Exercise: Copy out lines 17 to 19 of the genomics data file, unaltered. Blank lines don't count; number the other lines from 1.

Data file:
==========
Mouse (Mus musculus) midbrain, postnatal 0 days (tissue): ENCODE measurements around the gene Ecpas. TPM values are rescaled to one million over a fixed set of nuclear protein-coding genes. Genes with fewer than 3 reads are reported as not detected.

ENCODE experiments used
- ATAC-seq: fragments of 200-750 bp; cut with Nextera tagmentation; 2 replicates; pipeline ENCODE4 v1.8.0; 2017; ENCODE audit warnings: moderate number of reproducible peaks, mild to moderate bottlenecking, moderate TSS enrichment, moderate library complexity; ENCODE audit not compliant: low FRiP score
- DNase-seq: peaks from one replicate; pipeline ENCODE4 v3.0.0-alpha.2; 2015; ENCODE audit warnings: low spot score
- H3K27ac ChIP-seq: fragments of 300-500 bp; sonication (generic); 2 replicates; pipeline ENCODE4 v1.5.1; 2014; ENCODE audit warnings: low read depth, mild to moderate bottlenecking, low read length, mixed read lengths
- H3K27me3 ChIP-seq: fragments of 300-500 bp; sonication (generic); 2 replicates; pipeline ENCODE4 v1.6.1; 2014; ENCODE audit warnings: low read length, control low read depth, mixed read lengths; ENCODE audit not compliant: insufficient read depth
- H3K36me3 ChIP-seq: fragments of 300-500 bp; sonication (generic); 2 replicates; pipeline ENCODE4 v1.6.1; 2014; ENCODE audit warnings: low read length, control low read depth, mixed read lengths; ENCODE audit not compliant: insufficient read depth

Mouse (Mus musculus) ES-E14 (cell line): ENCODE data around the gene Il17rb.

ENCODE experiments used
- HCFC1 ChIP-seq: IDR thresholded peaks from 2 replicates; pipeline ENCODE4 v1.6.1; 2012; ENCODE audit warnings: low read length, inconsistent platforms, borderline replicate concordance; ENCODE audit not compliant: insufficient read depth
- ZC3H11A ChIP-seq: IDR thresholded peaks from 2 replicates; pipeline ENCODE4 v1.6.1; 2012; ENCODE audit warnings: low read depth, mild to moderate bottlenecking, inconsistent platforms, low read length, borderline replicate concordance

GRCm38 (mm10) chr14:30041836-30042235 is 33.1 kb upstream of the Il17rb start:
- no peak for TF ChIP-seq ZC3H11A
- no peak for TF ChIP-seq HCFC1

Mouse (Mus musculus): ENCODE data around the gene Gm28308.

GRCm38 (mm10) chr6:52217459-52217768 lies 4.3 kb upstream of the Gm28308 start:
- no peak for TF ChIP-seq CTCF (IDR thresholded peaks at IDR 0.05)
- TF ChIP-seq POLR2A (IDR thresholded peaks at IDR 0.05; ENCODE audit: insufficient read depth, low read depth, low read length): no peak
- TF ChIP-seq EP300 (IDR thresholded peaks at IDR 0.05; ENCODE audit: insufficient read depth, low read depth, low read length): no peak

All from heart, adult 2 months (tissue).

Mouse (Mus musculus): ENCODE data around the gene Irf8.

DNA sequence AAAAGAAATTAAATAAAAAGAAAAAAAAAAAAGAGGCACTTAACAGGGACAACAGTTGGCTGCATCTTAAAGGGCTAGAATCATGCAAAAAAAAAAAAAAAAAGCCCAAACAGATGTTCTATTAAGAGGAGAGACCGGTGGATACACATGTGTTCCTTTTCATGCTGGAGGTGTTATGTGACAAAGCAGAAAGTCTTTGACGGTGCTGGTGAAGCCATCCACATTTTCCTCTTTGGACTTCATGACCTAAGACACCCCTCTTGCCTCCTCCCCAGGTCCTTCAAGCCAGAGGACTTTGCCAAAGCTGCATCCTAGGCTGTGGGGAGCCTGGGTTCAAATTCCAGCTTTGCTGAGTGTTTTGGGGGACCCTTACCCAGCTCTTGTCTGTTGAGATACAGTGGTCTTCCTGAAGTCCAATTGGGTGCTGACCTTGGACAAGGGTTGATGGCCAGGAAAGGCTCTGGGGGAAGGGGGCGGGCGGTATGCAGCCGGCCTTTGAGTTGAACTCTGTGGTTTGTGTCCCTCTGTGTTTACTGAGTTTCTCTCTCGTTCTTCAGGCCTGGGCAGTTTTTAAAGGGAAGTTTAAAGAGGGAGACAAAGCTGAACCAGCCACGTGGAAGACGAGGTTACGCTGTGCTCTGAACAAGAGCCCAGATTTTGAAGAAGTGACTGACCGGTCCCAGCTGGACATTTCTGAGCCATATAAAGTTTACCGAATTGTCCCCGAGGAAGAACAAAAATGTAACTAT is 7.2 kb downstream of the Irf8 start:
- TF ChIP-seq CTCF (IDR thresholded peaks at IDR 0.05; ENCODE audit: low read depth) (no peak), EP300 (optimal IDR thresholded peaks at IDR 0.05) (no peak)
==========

- no peak for TF ChIP-seq CTCF (IDR thresholded peaks at IDR 0.05)
- TF ChIP-seq POLR2A (IDR thresholded peaks at IDR 0.05; ENCODE audit: insufficient read depth, low read depth, low read length): no peak
- TF ChIP-seq EP300 (IDR thresholded peaks at IDR 0.05; ENCODE audit: insufficient read depth, low read depth, low read length): no peak